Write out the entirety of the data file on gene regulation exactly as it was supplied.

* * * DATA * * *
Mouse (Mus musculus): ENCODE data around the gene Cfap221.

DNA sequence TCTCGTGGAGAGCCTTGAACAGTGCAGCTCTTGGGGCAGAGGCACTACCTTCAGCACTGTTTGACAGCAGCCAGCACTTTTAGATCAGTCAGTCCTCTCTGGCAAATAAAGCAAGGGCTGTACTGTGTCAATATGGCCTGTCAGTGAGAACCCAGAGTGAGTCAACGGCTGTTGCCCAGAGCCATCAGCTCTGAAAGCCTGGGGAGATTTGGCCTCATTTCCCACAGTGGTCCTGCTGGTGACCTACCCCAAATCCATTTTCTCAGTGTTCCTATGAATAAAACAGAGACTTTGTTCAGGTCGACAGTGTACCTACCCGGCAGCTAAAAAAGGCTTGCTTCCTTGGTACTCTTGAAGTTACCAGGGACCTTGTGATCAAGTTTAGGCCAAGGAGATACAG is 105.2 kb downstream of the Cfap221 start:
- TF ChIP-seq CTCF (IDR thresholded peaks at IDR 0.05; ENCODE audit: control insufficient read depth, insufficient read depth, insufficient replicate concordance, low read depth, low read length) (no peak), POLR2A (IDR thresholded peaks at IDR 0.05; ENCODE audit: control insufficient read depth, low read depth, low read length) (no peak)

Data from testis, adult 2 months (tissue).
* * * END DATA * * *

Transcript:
Mouse (Mus musculus): ENCODE data around the gene Cfap221.

DNA sequence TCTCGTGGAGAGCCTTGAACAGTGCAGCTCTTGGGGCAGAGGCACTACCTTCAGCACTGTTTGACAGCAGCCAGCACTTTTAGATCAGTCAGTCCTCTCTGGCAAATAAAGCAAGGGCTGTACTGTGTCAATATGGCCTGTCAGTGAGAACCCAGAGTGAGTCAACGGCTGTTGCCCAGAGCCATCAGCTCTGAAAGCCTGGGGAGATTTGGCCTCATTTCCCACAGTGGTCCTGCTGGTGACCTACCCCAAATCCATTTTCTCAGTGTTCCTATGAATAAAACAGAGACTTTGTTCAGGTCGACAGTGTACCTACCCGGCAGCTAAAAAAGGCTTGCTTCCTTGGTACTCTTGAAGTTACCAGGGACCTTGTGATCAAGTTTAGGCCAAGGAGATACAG is 105.2 kb downstream of the Cfap221 start:
- TF ChIP-seq CTCF (IDR thresholded peaks at IDR 0.05; ENCODE audit: control insufficient read depth, insufficient read depth, insufficient replicate concordance, low read depth, low read length) (no peak), POLR2A (IDR thresholded peaks at IDR 0.05; ENCODE audit: control insufficient read depth, low read depth, low read length) (no peak)

Data from testis, adult 2 months (tissue).